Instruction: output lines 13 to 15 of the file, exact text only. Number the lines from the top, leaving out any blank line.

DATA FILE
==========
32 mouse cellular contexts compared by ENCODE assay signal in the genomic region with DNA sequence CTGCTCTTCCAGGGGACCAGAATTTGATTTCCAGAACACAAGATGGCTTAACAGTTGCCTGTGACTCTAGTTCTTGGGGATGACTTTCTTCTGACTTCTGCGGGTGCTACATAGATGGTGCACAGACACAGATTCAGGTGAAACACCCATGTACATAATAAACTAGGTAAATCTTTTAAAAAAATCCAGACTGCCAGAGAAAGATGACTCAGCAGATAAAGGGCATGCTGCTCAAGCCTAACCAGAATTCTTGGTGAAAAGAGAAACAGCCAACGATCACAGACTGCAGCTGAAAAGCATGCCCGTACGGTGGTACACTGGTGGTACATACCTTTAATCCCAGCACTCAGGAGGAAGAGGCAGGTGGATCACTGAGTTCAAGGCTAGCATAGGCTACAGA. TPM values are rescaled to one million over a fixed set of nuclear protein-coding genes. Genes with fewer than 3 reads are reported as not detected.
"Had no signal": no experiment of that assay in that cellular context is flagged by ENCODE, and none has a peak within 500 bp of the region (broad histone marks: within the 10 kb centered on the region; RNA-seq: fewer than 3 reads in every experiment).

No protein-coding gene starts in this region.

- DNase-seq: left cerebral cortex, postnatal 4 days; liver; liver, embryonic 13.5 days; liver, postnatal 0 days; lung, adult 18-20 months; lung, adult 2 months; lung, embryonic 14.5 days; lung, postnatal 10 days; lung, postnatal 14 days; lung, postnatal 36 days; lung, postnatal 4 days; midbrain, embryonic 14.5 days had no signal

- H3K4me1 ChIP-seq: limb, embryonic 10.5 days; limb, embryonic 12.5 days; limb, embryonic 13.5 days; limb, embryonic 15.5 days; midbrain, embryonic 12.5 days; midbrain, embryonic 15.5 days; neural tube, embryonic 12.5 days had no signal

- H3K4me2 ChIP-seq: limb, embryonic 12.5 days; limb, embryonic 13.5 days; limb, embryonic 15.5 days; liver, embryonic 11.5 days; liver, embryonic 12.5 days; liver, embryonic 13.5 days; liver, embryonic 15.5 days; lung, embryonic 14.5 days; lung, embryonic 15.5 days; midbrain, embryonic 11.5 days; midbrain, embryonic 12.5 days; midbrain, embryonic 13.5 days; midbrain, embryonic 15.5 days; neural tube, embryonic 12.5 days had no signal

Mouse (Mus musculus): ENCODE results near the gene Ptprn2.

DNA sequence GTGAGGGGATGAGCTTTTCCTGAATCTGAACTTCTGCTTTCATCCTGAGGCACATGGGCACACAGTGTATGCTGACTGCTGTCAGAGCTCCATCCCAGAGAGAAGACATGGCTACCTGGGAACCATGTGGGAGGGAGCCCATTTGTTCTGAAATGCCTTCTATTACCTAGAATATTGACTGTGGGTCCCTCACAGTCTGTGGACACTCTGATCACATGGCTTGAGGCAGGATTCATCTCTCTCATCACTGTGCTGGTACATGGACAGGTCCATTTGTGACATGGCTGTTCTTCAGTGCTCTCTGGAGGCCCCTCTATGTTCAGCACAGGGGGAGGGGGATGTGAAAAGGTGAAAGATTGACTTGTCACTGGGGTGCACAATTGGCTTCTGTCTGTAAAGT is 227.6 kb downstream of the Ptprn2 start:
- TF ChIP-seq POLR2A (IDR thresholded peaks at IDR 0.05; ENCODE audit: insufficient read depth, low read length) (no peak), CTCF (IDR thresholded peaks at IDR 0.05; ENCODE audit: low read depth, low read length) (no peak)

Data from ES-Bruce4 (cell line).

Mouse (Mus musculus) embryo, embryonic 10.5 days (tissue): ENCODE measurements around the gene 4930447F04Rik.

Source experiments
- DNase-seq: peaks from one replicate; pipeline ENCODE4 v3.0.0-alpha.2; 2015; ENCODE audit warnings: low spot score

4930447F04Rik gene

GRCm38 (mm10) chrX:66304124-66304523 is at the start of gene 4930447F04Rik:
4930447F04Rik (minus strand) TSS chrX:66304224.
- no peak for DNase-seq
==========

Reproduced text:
- DNase-seq: peaks from one replicate; pipeline ENCODE4 v3.0.0-alpha.2; 2015; ENCODE audit warnings: low spot score

4930447F04Rik gene

GRCm38 (mm10) chrX:66304124-66304523 is at the start of gene 4930447F04Rik: